A new environmental analysis could impose additional restrictions on development in the refuge or potentially nullify the leases altogether, undoing one of the signature policy achievements of the Trump administration. But Tuesday’s secretarial order does not go as far as green groups have requested in an ongoing lawsuit, which aims to void the leases that were awarded earlier this year.
The move comes after the Biden administration disappointed environmental groups last week by lending its support to developing ConocoPhillips’ Willow project in the National Petroleum Reserve-Alaska, the area that lies to the west of ANWR.
The Arctic Refuge’s coastal plain, a 1.6 million-acre stretch of tundra on Alaska’s North Slope, was opened to oil and gas development as part of the 2017 Tax Cuts and Jobs Act. The language included in the bill was drafted by Sen. Lisa Murkowski (R-Alaska) and gave power and authority over the leasing program to the secretary of the Interior, acting through the Bureau of Land Management. The Fish and Wildlife Service, which manages the refuge, played only a marginal role in the environmental review process.
The opening of the coastal plain to drilling marked the culmination of a nearly four-decade-long battle by the oil industry to gain access to the refuge, which is home to federally listed polar bears whose population numbers have declined dramatically in recent decades largely due to diminishing sea ice. The area opened to development also provides critical calving habitat for the Porcupine caribou herd.
The Trump administration completed the environmental impact statement in less than two years and held the first ever lease sale in the refuge on January 6, just two weeks before leaving office. According to FOIA documents obtained by POLITICO, the DOJ’s required antitrust review of the leases was completed in a single day, dramatically hastening a process that normally takes anywhere from six weeks to several months. On Jan. 8, in a letter signed by acting Attorney General Jeffrey Rosen, the department concluded that the sale complied with the antitrust laws.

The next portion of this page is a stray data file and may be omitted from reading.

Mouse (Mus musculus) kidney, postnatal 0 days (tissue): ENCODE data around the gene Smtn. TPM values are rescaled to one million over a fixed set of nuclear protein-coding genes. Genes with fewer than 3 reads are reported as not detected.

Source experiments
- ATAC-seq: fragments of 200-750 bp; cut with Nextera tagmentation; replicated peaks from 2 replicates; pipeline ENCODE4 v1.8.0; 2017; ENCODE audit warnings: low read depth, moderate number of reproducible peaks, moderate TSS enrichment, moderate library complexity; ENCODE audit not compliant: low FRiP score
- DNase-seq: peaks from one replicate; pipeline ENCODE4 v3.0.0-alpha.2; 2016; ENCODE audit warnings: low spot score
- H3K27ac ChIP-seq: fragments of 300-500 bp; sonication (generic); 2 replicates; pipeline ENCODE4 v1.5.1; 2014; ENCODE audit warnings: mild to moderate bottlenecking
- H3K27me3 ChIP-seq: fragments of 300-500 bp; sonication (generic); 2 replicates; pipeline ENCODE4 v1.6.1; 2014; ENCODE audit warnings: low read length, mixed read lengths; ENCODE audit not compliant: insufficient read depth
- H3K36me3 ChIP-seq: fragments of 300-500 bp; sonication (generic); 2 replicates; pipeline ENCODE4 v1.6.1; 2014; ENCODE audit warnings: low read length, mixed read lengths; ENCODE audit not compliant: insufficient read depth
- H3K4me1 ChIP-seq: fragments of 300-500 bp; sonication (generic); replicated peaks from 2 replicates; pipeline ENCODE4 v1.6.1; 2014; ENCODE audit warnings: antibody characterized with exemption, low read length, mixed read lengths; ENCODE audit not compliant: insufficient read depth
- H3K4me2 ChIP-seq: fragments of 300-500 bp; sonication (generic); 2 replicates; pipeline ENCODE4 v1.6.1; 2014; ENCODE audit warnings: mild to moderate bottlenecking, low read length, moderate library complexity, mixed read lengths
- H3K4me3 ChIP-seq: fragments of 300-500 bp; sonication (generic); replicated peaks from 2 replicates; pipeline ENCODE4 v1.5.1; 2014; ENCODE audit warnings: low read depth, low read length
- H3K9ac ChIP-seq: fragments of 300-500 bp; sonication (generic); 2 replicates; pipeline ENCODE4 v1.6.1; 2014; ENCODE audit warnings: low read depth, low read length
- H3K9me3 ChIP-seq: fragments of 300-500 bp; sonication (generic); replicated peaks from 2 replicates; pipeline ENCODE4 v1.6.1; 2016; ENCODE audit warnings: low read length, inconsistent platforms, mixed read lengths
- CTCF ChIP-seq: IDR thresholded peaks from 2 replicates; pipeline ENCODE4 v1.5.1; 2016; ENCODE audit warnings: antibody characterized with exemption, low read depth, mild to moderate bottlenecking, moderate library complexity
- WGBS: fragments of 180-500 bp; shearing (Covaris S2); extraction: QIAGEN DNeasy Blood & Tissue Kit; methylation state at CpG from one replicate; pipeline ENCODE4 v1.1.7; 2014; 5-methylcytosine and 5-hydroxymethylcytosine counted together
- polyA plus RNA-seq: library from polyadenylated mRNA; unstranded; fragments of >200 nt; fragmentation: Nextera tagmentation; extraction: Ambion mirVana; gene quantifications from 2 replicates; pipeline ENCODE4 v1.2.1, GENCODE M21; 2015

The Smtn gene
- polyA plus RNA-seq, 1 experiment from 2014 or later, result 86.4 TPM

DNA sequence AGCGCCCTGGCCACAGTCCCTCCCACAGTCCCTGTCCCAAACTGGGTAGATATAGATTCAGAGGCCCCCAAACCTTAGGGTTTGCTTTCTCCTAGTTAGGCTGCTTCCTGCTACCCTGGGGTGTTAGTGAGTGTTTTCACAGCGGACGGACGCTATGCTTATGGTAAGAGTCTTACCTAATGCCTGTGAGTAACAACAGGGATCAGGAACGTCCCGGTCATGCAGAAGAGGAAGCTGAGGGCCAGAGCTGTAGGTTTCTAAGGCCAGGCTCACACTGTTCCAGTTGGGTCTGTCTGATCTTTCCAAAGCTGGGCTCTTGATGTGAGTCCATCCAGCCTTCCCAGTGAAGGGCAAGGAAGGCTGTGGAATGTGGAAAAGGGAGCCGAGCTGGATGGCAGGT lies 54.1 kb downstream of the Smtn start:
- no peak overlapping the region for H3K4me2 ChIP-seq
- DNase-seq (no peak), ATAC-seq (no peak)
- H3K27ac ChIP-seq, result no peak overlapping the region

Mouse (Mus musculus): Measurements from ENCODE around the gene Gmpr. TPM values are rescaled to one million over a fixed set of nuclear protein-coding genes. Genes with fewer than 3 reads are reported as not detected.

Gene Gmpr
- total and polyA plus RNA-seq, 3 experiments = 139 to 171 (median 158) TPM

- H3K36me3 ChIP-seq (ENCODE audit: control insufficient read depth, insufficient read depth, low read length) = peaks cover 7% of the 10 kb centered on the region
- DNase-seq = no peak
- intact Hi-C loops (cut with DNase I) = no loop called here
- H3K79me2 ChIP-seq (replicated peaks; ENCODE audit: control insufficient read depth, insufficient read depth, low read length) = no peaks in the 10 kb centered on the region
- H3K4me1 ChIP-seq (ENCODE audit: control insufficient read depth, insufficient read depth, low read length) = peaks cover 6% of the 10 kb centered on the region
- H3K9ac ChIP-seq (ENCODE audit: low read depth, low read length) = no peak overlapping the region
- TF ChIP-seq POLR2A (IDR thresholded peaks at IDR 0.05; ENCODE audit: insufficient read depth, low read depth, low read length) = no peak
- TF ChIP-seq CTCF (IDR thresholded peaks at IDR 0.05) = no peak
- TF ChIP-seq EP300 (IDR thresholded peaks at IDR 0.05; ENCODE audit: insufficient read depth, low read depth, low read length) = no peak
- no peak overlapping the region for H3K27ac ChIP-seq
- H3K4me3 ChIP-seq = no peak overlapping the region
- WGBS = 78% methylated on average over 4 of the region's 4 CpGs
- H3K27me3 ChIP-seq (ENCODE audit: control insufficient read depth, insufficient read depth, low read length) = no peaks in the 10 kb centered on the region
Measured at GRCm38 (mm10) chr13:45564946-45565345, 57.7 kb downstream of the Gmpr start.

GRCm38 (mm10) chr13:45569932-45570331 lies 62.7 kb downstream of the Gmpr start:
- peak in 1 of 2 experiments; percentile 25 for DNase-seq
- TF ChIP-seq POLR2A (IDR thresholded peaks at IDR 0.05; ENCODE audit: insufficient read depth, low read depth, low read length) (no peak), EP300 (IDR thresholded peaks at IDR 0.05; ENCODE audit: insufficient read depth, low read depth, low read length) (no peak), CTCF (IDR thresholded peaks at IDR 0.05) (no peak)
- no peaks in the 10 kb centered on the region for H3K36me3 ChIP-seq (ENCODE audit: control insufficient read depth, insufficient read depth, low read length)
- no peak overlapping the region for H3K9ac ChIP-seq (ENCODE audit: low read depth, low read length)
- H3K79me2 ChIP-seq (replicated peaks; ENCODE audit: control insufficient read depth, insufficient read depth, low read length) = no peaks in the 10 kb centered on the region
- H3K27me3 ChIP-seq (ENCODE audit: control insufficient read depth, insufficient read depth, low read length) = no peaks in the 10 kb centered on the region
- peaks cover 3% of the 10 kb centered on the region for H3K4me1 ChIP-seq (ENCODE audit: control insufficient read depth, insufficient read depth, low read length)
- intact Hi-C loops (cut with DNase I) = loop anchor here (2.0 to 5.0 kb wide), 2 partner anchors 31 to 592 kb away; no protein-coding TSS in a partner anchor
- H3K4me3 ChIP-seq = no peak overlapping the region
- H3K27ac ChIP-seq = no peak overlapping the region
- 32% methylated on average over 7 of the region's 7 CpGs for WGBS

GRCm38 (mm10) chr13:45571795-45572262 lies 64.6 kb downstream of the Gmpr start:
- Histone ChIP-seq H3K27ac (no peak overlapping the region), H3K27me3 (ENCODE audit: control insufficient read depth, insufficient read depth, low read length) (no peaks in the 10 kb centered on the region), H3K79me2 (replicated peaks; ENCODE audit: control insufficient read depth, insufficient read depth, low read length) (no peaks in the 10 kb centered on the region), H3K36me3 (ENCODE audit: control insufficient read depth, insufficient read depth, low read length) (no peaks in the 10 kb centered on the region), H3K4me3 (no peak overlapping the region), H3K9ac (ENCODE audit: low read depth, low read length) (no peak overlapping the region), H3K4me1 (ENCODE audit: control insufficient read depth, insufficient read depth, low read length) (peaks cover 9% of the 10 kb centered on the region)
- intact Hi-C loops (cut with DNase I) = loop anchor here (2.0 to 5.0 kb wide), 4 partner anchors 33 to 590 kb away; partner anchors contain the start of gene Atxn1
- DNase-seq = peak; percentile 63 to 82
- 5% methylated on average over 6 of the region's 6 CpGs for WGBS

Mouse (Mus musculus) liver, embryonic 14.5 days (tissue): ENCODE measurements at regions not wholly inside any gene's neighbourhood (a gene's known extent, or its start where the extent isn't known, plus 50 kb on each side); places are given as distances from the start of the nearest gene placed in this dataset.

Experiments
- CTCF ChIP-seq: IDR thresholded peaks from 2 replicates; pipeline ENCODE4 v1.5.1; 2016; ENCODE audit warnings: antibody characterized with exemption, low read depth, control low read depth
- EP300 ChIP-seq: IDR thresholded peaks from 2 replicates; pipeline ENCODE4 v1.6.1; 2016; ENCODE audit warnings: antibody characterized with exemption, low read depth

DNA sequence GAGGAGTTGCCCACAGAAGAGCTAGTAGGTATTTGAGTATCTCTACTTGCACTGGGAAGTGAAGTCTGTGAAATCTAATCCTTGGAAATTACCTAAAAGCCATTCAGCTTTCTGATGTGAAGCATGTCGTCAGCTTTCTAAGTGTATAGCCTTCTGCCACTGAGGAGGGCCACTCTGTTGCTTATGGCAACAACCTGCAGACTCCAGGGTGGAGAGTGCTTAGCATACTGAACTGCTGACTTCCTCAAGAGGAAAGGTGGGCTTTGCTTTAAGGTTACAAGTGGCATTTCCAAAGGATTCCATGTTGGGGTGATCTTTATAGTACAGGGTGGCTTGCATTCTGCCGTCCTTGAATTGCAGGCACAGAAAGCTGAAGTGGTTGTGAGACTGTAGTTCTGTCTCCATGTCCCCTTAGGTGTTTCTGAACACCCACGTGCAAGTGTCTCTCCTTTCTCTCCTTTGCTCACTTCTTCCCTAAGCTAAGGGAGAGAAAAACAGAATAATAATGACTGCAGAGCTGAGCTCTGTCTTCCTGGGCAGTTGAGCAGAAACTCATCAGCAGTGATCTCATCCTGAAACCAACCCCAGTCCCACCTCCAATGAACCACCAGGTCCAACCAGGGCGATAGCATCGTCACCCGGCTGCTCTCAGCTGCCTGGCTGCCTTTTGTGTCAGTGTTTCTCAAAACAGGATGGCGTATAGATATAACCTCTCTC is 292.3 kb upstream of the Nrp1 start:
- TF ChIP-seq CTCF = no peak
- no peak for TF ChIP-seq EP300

Despite the oil industry’s long efforts to access the refuge, the lease sale flopped, and generated only $14.4 million in revenue and bids from only three players, none of which were major oil and gas operators. Seven of the nine bids went to the Alaska Investment Development and Export Authority, a state-owned corporation that was urged to participate by former Alaska Governors Bill Walker and Frank Murkowski, who raised concerns that industry would show no interest in the sale.
In addition to AIDEA, Knik Arm Services, a real estate and leasing firm, and Regenerate Alaska, a subsidiary of the Australian oil and gas company 88 Energy, each picked up one tract.
The leases were signed and issued on January 19.
Ben Lefebvre contributed to this report